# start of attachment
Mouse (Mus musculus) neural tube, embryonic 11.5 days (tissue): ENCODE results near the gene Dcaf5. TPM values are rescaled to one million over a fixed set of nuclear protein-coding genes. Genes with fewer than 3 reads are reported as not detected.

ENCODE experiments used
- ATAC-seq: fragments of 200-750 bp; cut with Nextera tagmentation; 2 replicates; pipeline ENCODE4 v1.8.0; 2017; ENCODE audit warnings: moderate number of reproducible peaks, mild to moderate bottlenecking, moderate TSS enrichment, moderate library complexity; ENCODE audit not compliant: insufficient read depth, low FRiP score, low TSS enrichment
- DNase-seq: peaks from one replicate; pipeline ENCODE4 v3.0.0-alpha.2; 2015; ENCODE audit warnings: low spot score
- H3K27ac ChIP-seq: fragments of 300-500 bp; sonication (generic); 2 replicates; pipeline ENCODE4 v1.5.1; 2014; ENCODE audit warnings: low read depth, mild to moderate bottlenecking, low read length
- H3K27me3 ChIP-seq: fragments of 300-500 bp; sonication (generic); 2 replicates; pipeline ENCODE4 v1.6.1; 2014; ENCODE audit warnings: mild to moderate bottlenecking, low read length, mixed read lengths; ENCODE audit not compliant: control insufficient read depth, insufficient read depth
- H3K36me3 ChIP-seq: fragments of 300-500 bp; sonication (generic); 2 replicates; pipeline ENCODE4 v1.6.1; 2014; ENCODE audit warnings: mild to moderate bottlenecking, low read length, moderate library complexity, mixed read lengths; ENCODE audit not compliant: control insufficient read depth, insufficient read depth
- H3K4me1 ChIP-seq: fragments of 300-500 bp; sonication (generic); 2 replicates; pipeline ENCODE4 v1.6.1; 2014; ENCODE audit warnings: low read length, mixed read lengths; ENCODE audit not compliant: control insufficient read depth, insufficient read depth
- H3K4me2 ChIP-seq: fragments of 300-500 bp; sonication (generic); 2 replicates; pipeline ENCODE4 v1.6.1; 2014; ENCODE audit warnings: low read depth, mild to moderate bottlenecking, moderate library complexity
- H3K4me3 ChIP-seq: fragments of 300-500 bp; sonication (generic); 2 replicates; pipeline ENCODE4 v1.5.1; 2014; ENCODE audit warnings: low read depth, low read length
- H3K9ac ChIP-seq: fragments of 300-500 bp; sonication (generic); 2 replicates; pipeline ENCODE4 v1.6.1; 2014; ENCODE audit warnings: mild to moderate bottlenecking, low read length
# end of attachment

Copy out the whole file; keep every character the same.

Mouse (Mus musculus) neural tube, embryonic 11.5 days (tissue): ENCODE results near the gene Dcaf5. TPM values are rescaled to one million over a fixed set of nuclear protein-coding genes. Genes with fewer than 3 reads are reported as not detected.

ENCODE experiments used
- ATAC-seq: fragments of 200-750 bp; cut with Nextera tagmentation; 2 replicates; pipeline ENCODE4 v1.8.0; 2017; ENCODE audit warnings: moderate number of reproducible peaks, mild to moderate bottlenecking, moderate TSS enrichment, moderate library complexity; ENCODE audit not compliant: insufficient read depth, low FRiP score, low TSS enrichment
- DNase-seq: peaks from one replicate; pipeline ENCODE4 v3.0.0-alpha.2; 2015; ENCODE audit warnings: low spot score
- H3K27ac ChIP-seq: fragments of 300-500 bp; sonication (generic); 2 replicates; pipeline ENCODE4 v1.5.1; 2014; ENCODE audit warnings: low read depth, mild to moderate bottlenecking, low read length
- H3K27me3 ChIP-seq: fragments of 300-500 bp; sonication (generic); 2 replicates; pipeline ENCODE4 v1.6.1; 2014; ENCODE audit warnings: mild to moderate bottlenecking, low read length, mixed read lengths; ENCODE audit not compliant: control insufficient read depth, insufficient read depth
- H3K36me3 ChIP-seq: fragments of 300-500 bp; sonication (generic); 2 replicates; pipeline ENCODE4 v1.6.1; 2014; ENCODE audit warnings: mild to moderate bottlenecking, low read length, moderate library complexity, mixed read lengths; ENCODE audit not compliant: control insufficient read depth, insufficient read depth
- H3K4me1 ChIP-seq: fragments of 300-500 bp; sonication (generic); 2 replicates; pipeline ENCODE4 v1.6.1; 2014; ENCODE audit warnings: low read length, mixed read lengths; ENCODE audit not compliant: control insufficient read depth, insufficient read depth
- H3K4me2 ChIP-seq: fragments of 300-500 bp; sonication (generic); 2 replicates; pipeline ENCODE4 v1.6.1; 2014; ENCODE audit warnings: low read depth, mild to moderate bottlenecking, moderate library complexity
- H3K4me3 ChIP-seq: fragments of 300-500 bp; sonication (generic); 2 replicates; pipeline ENCODE4 v1.5.1; 2014; ENCODE audit warnings: low read depth, low read length
- H3K9ac ChIP-seq: fragments of 300-500 bp; sonication (generic); 2 replicates; pipeline ENCODE4 v1.6.1; 2014; ENCODE audit warnings: mild to moderate bottlenecking, low read length